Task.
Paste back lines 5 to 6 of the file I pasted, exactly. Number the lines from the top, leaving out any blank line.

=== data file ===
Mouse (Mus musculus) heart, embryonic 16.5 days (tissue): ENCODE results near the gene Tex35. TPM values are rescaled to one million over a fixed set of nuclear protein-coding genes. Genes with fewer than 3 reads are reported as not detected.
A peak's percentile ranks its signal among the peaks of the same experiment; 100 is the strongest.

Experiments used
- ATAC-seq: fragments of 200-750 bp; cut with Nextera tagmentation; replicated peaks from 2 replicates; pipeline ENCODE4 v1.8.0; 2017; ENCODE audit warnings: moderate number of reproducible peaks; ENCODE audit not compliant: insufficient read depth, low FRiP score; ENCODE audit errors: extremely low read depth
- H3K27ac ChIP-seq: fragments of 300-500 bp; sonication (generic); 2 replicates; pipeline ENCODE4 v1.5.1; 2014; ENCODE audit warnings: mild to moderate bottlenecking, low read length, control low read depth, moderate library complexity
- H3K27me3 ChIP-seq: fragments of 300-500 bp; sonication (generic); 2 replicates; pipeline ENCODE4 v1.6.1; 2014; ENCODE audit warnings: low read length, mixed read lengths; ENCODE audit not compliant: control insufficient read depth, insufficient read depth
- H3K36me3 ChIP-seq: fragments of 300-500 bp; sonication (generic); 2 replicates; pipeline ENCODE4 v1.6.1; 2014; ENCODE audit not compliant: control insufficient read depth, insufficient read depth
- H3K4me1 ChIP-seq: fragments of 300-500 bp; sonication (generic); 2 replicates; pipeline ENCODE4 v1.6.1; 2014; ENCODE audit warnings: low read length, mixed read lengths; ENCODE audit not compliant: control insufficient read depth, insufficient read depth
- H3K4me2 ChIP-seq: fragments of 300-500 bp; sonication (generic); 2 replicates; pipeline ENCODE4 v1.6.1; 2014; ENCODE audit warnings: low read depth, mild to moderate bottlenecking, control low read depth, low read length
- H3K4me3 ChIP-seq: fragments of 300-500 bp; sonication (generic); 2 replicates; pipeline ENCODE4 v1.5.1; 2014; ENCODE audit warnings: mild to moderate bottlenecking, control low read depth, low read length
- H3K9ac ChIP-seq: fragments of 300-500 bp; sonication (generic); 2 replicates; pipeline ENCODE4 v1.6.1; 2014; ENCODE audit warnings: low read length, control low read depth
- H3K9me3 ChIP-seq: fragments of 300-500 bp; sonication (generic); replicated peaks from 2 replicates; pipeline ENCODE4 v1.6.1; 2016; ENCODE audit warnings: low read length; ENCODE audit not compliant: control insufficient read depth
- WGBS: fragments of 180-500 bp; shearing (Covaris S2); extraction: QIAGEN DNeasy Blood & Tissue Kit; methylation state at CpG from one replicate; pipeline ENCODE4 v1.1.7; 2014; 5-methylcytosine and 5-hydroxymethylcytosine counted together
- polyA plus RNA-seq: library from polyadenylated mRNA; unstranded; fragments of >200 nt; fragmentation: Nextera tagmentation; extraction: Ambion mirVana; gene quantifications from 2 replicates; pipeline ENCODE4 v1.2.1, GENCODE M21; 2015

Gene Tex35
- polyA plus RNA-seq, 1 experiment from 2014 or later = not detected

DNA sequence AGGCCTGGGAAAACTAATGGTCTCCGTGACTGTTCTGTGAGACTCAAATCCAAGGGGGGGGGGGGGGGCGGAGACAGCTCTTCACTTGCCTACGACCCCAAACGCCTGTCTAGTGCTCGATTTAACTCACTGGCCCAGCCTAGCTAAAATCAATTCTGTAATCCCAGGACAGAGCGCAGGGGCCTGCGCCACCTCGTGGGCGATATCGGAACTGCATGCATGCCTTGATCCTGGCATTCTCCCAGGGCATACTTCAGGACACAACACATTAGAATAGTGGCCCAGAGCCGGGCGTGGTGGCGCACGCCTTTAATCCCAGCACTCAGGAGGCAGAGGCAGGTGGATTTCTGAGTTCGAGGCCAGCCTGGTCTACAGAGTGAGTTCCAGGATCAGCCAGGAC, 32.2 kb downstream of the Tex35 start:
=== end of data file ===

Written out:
- H3K27ac ChIP-seq: fragments of 300-500 bp; sonication (generic); 2 replicates; pipeline ENCODE4 v1.5.1; 2014; ENCODE audit warnings: mild to moderate bottlenecking, low read length, control low read depth, moderate library complexity
- H3K27me3 ChIP-seq: fragments of 300-500 bp; sonication (generic); 2 replicates; pipeline ENCODE4 v1.6.1; 2014; ENCODE audit warnings: low read length, mixed read lengths; ENCODE audit not compliant: control insufficient read depth, insufficient read depth